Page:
BSc Ecology and Environmental Biology options
Final Year, Component 04
Option(s) from list
Estuarine and Coastal Ecology Field Module
Investigate the relationship between water chemistry and habitat structure, and biological diversity of coastal environments. Getting hands-on in the local Colne/Blackwater estuary you gain experience in assessing environmental variables, sampling protocols and general fieldwork skills. You learn to identify a wide variety of animals and plants at different salinities, as well as associated habitats such as freshwater grazing marshes and salt marshes. You are also trained in commonly used lab techniques, such as measuring phosphate concentrations and sediment properties.
Today’s global society has 8 billion mouths to feed. So how can we use our knowledge of modern plant science to improve agricultural productivity? From genetically-engineered disease resistance, to using water and nutrients more efficiently, you consider the potential impact and implications of the latest thinking and technology.
Earth`s climate has fluctuated throughout history, but the speed of change in recent decades has been unprecedented. Warming, acidification, drought, flooding, and fire are increasingly prevalent features of our modern world.
In addition, humans are responsible for widespread environmental pollution, which is any input of material or energy into air, land, or water that causes harmful environment change.
The sources and ecological consequences of climate change and pollution will be explored and discussed, concentrating on biodiversity, species distributions and extinctions, and the provision of ecosystem services of benefit to humans.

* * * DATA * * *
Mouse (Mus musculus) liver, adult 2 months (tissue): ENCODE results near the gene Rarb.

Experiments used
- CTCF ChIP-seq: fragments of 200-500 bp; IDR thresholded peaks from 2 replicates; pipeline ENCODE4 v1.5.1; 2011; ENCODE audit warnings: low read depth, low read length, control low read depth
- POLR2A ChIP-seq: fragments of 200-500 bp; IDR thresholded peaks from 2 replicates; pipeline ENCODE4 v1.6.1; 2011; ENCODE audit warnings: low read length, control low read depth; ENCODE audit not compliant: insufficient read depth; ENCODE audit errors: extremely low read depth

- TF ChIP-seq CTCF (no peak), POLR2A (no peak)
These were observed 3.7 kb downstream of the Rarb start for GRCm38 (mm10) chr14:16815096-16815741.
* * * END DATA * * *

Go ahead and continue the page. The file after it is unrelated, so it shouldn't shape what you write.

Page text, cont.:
Examples of climate change and pollution will be presented from both terrestrial and aquatic domains, and from polar to tropical biomes, together with a review of the avenues to be followed for remediation of biosphere processes and the conservation of biological diversity. The module will be delivered through lectures and a practical session incorporating data analysis and interpretation.
This module offers final year students a unique opportunity to work together in an interdisciplinary team on a real-world project for a local partner organisation. It enables you to use the knowledge and skills you’ve acquired during your degree to address a real-world challenge, while sharing and developing your creative, organisational and practical abilities. By doing so, this module will prepare you for entering the graduate labour market or going on to post-graduate study.
Can economic analysis be applied to environmental issues? And to environmental policies? Understand the strengths and weaknesses of economic analysis when applied to the environment. Learn to design policies that result in positive environmental outcomes in the modern world.
Be introduced to the key concepts of animal behaviour from an ethological and comparative cognition viewpoint. By taking a critical look at published work and research and identifying the frameworks that underlie animal behaviour, you will become familiar with aspects such as the evolution of behaviour and the cognitive capabilities of different species.
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